Guillain-Barré syndrome (GBS) is a neurological disorder in which the body's immune system attacks part of the peripheral nervous system. The onset can be quite sudden and unexpected. According to the National Institute of Neurological Disorders and Stroke (NINDS), the disorder can develop over a few days, or it may take up to several weeks. A person experiences the greatest weakness within the first two weeks after symptoms appear. By the third week, 90 percent of all patients are at the weakest point in their illness.
Although rare, the NINDS says that GBS afflicts about one person in 100,000. The syndrome can affect people at any age and both men and women equally. The disorder usually occurs a few days or weeks after a person has had symptoms of a respiratory or gastrointestinal viral infection.
Currently, it is not known why Guillain-Barré strikes some people. What is known is that the body's immune system begins to attack the body itself.
Normally, the cells of the immune system attack only foreign material and invading organisms, but in Guillain-Barré syndrome, the immune system starts to destroy the myelin sheath that surrounds the axons of many nerve cells, and, sometimes, the axons themselves.
When this occurs, the nerves cannot send signals efficiently, the muscles lose their ability to respond to the commands of the brain, and the brain receives fewer sensory signals from the rest of the body. The result is an inability to feel heat, pain, and other sensations.
Guillain-Barré syndrome can occur after a viral infection, surgery, trauma, or a reaction to an immunization.
The following are the most common symptoms of Guillain-Barré syndrome. However each individual may experience symptoms differently.
The first symptoms include varying degrees of weakness or tingling sensations in the legs, which, sometimes, spreads to the arms and upper body. The symptoms may increase in severity until the following does or does not occur--in these cases, the disorder is considered a medical emergency:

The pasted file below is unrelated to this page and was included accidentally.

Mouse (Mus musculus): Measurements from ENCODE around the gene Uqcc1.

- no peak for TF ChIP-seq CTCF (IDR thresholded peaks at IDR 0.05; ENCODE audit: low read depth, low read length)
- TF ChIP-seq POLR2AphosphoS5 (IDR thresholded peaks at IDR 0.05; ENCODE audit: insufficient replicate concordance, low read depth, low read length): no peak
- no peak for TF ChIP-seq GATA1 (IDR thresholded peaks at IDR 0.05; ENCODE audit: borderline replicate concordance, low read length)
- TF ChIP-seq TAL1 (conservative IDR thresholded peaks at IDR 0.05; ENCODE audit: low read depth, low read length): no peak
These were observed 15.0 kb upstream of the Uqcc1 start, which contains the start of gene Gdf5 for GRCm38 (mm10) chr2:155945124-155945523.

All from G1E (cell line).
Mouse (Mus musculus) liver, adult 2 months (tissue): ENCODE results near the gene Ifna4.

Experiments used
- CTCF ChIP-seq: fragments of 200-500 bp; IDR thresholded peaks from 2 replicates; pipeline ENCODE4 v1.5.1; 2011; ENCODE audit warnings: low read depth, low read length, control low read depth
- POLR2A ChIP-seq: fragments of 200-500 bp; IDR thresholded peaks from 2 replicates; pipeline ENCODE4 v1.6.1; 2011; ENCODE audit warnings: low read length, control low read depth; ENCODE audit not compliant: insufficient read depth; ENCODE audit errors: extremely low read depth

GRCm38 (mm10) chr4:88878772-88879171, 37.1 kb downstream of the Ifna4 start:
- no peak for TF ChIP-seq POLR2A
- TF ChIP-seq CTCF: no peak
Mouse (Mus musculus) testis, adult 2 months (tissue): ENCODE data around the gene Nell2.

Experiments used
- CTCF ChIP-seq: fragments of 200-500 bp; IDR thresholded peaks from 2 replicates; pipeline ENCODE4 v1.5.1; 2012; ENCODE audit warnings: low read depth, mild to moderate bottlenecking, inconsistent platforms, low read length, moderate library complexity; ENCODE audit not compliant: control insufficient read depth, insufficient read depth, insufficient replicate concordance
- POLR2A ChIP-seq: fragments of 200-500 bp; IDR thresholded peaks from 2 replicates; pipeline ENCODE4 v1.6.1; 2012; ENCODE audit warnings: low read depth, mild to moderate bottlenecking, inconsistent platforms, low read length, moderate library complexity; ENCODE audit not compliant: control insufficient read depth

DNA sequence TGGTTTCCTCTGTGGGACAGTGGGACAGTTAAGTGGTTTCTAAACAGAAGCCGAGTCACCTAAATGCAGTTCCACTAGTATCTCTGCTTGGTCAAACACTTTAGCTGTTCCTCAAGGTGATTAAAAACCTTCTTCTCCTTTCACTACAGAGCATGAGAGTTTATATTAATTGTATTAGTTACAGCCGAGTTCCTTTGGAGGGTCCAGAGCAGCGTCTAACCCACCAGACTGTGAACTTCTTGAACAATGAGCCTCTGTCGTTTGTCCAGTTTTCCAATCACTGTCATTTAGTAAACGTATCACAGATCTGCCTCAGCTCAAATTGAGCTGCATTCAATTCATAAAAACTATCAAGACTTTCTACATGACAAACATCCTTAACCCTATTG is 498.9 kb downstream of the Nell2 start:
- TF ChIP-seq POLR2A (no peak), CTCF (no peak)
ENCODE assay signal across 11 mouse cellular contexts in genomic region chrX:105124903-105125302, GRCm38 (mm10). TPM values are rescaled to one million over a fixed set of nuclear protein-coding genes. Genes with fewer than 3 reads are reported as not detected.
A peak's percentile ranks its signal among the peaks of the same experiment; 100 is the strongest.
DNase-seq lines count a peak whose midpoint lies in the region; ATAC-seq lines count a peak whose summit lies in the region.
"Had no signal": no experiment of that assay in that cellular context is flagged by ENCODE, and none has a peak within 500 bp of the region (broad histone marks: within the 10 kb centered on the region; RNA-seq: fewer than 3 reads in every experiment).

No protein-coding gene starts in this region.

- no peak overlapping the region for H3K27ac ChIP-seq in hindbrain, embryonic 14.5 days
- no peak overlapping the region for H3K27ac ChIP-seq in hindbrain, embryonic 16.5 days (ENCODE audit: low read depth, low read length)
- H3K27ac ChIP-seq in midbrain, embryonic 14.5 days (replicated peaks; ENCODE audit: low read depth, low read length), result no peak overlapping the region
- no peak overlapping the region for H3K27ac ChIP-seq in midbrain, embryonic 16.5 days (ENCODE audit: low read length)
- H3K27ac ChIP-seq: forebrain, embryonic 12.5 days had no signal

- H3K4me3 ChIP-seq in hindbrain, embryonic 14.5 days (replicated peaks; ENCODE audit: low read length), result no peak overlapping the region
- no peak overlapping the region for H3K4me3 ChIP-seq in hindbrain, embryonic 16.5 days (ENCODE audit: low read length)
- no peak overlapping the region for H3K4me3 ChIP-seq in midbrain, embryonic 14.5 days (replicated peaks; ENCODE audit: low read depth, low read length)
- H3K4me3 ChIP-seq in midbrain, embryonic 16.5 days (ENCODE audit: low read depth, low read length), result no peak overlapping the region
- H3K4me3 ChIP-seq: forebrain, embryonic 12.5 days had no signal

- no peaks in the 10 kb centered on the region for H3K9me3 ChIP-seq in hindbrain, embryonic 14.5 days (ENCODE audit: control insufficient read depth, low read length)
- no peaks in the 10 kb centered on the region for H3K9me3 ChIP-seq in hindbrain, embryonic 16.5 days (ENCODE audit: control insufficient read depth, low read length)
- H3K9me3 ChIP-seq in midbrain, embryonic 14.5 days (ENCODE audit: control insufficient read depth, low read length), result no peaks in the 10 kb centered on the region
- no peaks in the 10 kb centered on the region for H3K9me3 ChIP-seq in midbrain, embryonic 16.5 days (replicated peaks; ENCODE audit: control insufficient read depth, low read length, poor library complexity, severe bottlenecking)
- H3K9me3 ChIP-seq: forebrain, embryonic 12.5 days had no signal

Muscles cannot be used at all
The patient becomes nearly paralyzed
It may become difficult to breathe
Blood pressure and heart rate are affected
Although symptoms can become life-threatening, partial recovery is possible from even the most severe cases of Guillain-Barré syndrome. However, some degree of weakness may still be present.
The symptoms of Guillain-Barré syndrome may resemble other medical conditions or problems. Always consult your doctor for a diagnosis.
According to the NINDS:
GBS is called a syndrome rather than a disease because it is not clear that a specific disease-causing agent is involved. A syndrome is a medical condition marked by a collection of symptoms, or what the patient feels, and signs, or what a doctor can observe or measure. The signs and symptoms of the syndrome can be quite varied, so doctors may, on rare occasions, find it difficult to diagnose GBS in its earliest stages.
Signs and symptoms that may differentiate Guillain-Barré from other disorders include the following. With Guillain-Barré:
Symptoms appear on both sides of the body.
Symptoms appear quickly--days or weeks as opposed to months.
Reflexes are usually lost.
Cerebral spinal fluid that bathes the spinal cord and brain contains more protein than usual.
Other diagnostic procedures include the following:
Spinal tap (also called a lumbar puncture). A special needle is placed into the lower back, into the spinal canal. This is the area around the spinal cord. The pressure in the spinal canal and brain can then be measured. A small amount of cerebral spinal fluid (CSF) can be removed and sent for testing to determine if there is an infection or other problems. CSF is the fluid that bathes the brain and spinal cord.
Electrodiagnostic tests, such as electromyography (EMG) and nerve conduction velocity (NCV). Studies that evaluate and diagnose disorders of the muscles and motor neurons. Electrodes are inserted into the muscle, or placed on the skin overlying a muscle or muscle group, and electrical activity and muscle response are recorded.
Specific treatment for Guillain-Barré syndrome will be determined by your doctor based on:
Your age, overall health, and medical history
Extent of the syndrome
Your tolerance for specific medications, procedures, or therapies
Expectations for the course of the syndrome
Your opinion or preference
Currently, there is no known cure for Guillain-Barré syndrome. The goal of treatment is to prevent breathing problems and provide supportive care (relief of symptoms). Medications are used to control pain and other conditions that may be present. In addition, treatments, such as plasmapheresis or immunoglobulin administration, may be used to suppress the immune system and/or reduce inflammation caused by the immune system’s response to the disease.
Plasmapheresis is a procedure that removes the plasma (liquid part of the blood) and replaces it with other fluids. Antibodies are also removed with the plasma, which is thought to help reduce the symptoms of the disease. Another treatment is the administration of immunoglobulin, a blood product that helps to decrease the immune system’s attack on the nervous system.
Other therapies include hormonal therapy and physical therapy (to increase muscle flexibility and strength).
Through research, new treatments for Guillain-Barré syndrome are continually being identified.